Sometimes you make the right decision, sometimes you make the decision right. – Phil McGraw
Recently, my whole world changed.
Well, not my whole world, but the part of it I spend the majority of my time in; namely, my bedroom.
Now, I don’t want to say moving to a new apartment was the worst thing I’ve ever experienced (I got this sliver in the third grade that took five days to come out), but it definitely wasn’t pleasurable.
What was pleasurable, though, was using my abundant, graduate school stipend to answer new apartment questions: which new bed sheets to buy, which rug matches my bathroom, how many forks do I really need?
We make simple decisions like these all the time, usually the result of quick, thoughtless decisions. When it comes to bigger choices, though, like which apartment to move to, we realize that it’s better to take our time, rationally considering a list of pros and cons.
But what if I told you the research states exactly the opposite?
Work by Ap Dijksterhuis (I’ll let you struggle with that name), examined this very question by presenting participants with descriptions of four different apartments, each one described with 12 different attributes (meaning a total of 48 pieces of information).
Now one of these apartments was the best (it had 8 positive attributes and 4 negative ones), another was the worst (8 negative and 4 positive), and the other two were split even.
After reading these descriptions, the participants selected which apartment they thought was best in one of three ways: a) they immediately made their decision; b) without looking at the descriptions again, they were given 3 minutes to decide; or c) they did a mathematical distractor task for 3 minutes—not allowing them to think about the apartments—and then chose.
As it turned out, those who had the distractor task were most likely to select the best apartment. In fact, the researchers replicated this finding in two other studies, one of which involved evaluating potential roommates.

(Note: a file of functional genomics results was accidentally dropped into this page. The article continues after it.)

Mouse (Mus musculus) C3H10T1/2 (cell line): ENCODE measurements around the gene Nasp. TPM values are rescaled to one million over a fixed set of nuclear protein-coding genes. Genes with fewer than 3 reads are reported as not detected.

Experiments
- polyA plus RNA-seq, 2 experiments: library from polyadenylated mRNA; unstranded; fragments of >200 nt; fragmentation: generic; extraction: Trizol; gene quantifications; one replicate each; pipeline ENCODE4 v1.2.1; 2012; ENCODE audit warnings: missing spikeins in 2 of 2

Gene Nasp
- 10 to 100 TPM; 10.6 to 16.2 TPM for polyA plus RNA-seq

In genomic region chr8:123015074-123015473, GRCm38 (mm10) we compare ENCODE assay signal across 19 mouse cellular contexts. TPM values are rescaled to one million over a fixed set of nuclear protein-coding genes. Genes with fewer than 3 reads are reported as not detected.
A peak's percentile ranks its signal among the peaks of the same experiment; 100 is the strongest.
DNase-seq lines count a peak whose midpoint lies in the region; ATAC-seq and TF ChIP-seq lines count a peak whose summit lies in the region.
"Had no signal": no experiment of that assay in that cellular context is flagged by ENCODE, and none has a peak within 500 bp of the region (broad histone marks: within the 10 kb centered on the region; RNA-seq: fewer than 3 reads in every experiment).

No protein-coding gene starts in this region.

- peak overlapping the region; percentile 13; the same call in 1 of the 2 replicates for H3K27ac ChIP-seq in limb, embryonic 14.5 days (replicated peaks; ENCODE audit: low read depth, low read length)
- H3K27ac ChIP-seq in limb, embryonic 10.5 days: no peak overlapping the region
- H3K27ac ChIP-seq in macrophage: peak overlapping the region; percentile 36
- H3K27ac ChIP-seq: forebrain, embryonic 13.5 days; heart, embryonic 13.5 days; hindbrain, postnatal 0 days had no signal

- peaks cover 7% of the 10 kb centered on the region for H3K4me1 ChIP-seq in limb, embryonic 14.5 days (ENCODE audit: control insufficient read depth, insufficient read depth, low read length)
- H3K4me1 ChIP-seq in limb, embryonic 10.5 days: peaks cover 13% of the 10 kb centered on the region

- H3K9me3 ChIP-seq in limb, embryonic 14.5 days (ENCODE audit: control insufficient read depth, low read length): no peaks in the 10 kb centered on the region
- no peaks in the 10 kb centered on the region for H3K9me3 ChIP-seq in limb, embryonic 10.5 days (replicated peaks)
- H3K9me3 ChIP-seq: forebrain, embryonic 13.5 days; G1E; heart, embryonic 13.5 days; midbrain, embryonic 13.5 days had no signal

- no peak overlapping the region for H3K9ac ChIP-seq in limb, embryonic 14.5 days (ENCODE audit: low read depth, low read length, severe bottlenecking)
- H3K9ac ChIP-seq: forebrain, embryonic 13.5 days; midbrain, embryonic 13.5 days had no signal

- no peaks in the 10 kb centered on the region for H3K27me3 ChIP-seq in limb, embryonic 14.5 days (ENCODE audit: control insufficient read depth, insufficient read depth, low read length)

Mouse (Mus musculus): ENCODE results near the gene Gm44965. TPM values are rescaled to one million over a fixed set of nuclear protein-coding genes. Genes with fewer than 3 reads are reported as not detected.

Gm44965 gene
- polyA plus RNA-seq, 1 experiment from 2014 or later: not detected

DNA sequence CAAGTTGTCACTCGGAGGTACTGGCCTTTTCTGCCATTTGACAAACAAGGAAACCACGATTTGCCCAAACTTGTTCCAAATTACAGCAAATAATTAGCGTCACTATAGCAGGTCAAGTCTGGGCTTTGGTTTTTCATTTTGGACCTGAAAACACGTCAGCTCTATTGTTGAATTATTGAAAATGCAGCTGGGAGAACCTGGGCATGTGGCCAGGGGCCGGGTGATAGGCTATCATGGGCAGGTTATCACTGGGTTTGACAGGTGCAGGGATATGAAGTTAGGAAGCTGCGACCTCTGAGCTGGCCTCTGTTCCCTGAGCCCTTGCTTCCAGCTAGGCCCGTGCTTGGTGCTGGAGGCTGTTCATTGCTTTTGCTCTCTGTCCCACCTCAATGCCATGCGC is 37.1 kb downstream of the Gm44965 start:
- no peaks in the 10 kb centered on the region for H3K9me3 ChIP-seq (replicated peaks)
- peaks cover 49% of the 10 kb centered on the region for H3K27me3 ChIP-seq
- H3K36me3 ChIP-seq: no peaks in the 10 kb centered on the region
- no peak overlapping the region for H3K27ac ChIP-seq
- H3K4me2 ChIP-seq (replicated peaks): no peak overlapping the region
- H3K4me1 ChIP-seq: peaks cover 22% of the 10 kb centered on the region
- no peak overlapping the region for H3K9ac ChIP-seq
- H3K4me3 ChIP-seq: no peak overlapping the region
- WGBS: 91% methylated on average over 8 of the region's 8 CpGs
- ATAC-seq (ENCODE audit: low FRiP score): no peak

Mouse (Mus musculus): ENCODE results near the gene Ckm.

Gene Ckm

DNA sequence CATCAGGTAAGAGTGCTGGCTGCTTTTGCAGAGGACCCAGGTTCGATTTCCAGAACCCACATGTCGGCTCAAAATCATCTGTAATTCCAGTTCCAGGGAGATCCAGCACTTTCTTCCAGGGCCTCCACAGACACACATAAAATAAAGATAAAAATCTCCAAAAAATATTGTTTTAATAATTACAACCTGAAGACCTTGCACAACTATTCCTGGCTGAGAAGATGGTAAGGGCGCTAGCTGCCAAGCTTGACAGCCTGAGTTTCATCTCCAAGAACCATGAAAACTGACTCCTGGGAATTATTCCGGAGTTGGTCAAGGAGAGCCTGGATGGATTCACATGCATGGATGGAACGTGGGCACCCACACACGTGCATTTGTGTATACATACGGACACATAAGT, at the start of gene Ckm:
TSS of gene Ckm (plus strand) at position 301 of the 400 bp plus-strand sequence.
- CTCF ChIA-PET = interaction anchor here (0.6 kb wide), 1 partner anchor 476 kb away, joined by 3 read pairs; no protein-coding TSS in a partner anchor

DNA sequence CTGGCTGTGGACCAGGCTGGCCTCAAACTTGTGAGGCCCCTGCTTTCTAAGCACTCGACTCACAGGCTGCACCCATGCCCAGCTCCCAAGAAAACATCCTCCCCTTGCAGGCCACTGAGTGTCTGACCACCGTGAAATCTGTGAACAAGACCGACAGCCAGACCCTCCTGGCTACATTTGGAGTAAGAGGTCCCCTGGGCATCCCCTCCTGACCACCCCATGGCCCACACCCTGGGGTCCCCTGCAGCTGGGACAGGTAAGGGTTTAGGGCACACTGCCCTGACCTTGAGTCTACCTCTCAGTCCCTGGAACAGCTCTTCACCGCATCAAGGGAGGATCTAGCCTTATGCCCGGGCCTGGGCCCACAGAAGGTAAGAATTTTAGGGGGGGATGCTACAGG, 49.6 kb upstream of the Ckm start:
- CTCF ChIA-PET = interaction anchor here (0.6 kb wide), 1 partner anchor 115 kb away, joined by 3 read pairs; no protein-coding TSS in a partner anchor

But how could this be?
Dijksterhuis contends that when we are given lots of information like this (e.g., selecting a new job, choosing a vacation locale), our conscious brains simply can’t handle all that information. And when we try to, we tend to make errors.
For example, rather than consciously remembering and considering all the positive attributes of an apartment, we might get mentally “caught up” on one negative attribute, which leads us to believe the whole apartment is bad.
Having this distractor period (rather than just the immediate decision) allows our unconscious to process and organize all the information in a way our conscious minds are simply incapable of. And similarly, making a snapshot judgment also fails because our brains haven’t had the time to unconsciously integrate all the information.
For simple choices, though, conscious decision-making can handle the load and does quite well. But as the saying goes, when you have a complex decision ahead: Sleep on it. As I’ll be doing on my brand new sheets!
Dijksterhuis, A. (2004). Think different: the merits of unconscious thought in preference development and decision making. Journal of personality and social psychology, 87(5), 586.